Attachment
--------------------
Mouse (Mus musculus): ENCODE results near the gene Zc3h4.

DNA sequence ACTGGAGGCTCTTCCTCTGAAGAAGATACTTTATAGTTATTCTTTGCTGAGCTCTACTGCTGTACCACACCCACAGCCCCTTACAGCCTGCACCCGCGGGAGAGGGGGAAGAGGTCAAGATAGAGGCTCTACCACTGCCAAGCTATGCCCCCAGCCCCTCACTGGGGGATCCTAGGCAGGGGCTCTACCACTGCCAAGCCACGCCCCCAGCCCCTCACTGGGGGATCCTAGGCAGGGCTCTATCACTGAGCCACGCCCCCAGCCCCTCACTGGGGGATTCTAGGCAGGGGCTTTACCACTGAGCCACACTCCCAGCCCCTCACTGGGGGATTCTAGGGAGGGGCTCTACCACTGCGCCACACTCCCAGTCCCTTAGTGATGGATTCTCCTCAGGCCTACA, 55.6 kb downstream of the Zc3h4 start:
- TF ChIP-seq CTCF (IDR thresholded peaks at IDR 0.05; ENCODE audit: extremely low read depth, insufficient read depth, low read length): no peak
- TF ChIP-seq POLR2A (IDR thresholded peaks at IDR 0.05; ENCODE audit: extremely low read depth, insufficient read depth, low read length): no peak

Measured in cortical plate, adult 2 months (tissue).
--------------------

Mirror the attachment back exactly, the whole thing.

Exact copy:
Mouse (Mus musculus): ENCODE results near the gene Zc3h4.

DNA sequence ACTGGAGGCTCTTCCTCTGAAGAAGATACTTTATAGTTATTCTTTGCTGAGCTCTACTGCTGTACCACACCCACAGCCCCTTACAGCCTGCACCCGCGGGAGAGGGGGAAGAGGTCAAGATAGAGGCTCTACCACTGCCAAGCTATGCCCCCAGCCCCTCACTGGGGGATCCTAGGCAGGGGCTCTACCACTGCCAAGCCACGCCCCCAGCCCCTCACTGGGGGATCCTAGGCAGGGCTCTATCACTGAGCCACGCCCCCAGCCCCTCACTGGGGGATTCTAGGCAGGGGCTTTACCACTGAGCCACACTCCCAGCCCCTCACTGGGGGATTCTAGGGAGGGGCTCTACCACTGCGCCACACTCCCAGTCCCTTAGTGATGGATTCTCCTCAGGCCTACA, 55.6 kb downstream of the Zc3h4 start:
- TF ChIP-seq CTCF (IDR thresholded peaks at IDR 0.05; ENCODE audit: extremely low read depth, insufficient read depth, low read length): no peak
- TF ChIP-seq POLR2A (IDR thresholded peaks at IDR 0.05; ENCODE audit: extremely low read depth, insufficient read depth, low read length): no peak

Measured in cortical plate, adult 2 months (tissue).